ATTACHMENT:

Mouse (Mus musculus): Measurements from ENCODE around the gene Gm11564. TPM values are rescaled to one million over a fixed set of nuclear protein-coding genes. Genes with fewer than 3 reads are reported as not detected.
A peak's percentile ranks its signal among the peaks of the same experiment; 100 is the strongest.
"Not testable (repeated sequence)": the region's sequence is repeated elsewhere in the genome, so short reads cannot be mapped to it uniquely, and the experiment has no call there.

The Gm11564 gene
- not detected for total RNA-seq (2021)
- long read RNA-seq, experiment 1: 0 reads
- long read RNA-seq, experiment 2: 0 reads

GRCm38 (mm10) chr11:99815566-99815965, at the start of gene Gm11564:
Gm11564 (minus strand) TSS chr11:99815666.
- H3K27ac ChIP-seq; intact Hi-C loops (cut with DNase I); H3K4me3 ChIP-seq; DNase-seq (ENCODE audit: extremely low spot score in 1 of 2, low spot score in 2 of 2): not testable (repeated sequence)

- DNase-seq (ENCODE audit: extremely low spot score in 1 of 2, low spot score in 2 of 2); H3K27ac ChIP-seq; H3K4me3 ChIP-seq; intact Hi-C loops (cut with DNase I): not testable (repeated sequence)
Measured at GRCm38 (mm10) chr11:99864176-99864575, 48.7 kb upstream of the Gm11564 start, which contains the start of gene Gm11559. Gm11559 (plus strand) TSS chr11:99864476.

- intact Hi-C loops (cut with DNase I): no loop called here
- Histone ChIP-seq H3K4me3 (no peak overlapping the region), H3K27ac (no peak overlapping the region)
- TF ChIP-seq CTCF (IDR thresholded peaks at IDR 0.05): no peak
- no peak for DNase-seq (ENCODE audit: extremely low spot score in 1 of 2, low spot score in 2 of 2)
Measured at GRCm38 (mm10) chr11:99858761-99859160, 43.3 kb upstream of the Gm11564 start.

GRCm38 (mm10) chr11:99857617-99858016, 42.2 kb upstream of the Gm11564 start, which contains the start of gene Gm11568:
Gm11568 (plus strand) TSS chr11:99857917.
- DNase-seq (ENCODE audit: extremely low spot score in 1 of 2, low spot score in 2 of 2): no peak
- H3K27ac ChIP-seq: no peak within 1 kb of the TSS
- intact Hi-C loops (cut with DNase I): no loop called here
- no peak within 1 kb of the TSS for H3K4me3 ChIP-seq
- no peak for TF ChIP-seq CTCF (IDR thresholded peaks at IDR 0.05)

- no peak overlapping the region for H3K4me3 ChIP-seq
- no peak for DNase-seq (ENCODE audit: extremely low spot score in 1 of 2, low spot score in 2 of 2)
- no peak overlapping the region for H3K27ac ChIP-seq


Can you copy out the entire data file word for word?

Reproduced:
Mouse (Mus musculus): Measurements from ENCODE around the gene Gm11564. TPM values are rescaled to one million over a fixed set of nuclear protein-coding genes. Genes with fewer than 3 reads are reported as not detected.
A peak's percentile ranks its signal among the peaks of the same experiment; 100 is the strongest.
"Not testable (repeated sequence)": the region's sequence is repeated elsewhere in the genome, so short reads cannot be mapped to it uniquely, and the experiment has no call there.

The Gm11564 gene
- not detected for total RNA-seq (2021)
- long read RNA-seq, experiment 1: 0 reads
- long read RNA-seq, experiment 2: 0 reads

GRCm38 (mm10) chr11:99815566-99815965, at the start of gene Gm11564:
Gm11564 (minus strand) TSS chr11:99815666.
- H3K27ac ChIP-seq; intact Hi-C loops (cut with DNase I); H3K4me3 ChIP-seq; DNase-seq (ENCODE audit: extremely low spot score in 1 of 2, low spot score in 2 of 2): not testable (repeated sequence)

- DNase-seq (ENCODE audit: extremely low spot score in 1 of 2, low spot score in 2 of 2); H3K27ac ChIP-seq; H3K4me3 ChIP-seq; intact Hi-C loops (cut with DNase I): not testable (repeated sequence)
Measured at GRCm38 (mm10) chr11:99864176-99864575, 48.7 kb upstream of the Gm11564 start, which contains the start of gene Gm11559. Gm11559 (plus strand) TSS chr11:99864476.

- intact Hi-C loops (cut with DNase I): no loop called here
- Histone ChIP-seq H3K4me3 (no peak overlapping the region), H3K27ac (no peak overlapping the region)
- TF ChIP-seq CTCF (IDR thresholded peaks at IDR 0.05): no peak
- no peak for DNase-seq (ENCODE audit: extremely low spot score in 1 of 2, low spot score in 2 of 2)
Measured at GRCm38 (mm10) chr11:99858761-99859160, 43.3 kb upstream of the Gm11564 start.

GRCm38 (mm10) chr11:99857617-99858016, 42.2 kb upstream of the Gm11564 start, which contains the start of gene Gm11568:
Gm11568 (plus strand) TSS chr11:99857917.
- DNase-seq (ENCODE audit: extremely low spot score in 1 of 2, low spot score in 2 of 2): no peak
- H3K27ac ChIP-seq: no peak within 1 kb of the TSS
- intact Hi-C loops (cut with DNase I): no loop called here
- no peak within 1 kb of the TSS for H3K4me3 ChIP-seq
- no peak for TF ChIP-seq CTCF (IDR thresholded peaks at IDR 0.05)

- no peak overlapping the region for H3K4me3 ChIP-seq
- no peak for DNase-seq (ENCODE audit: extremely low spot score in 1 of 2, low spot score in 2 of 2)
- no peak overlapping the region for H3K27ac ChIP-seq